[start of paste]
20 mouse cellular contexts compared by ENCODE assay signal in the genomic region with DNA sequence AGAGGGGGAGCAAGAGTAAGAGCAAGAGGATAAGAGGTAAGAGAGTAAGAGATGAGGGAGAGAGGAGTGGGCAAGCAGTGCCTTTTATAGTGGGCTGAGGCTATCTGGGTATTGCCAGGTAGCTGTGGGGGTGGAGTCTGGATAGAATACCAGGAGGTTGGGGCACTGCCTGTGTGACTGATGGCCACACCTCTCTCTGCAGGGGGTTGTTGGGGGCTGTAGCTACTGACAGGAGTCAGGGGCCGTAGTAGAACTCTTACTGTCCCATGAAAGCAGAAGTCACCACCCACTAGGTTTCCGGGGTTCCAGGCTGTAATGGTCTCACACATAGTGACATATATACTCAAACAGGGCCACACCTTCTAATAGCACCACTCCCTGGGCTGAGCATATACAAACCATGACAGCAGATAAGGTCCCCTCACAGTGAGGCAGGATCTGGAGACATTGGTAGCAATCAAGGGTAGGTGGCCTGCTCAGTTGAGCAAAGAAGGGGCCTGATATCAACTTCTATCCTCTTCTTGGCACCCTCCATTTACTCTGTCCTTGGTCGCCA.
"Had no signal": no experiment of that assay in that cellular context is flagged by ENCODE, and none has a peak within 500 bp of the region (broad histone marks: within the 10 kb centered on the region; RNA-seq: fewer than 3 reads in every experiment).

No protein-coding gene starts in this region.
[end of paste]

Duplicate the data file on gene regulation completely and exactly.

20 mouse cellular contexts compared by ENCODE assay signal in the genomic region with DNA sequence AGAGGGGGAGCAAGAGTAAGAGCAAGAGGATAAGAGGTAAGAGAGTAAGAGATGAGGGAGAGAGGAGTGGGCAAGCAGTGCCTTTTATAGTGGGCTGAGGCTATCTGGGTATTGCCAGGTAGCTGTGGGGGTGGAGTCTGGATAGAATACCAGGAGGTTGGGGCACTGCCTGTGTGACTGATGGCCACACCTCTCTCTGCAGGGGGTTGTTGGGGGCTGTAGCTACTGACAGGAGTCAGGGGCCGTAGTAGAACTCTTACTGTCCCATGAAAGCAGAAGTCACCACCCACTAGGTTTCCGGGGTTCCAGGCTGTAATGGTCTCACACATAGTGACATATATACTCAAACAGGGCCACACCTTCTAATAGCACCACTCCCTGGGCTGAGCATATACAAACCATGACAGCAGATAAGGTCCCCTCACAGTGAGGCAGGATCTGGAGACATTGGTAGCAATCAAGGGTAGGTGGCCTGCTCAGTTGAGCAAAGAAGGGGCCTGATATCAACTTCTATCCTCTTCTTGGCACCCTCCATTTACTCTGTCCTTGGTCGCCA.
"Had no signal": no experiment of that assay in that cellular context is flagged by ENCODE, and none has a peak within 500 bp of the region (broad histone marks: within the 10 kb centered on the region; RNA-seq: fewer than 3 reads in every experiment).

No protein-coding gene starts in this region.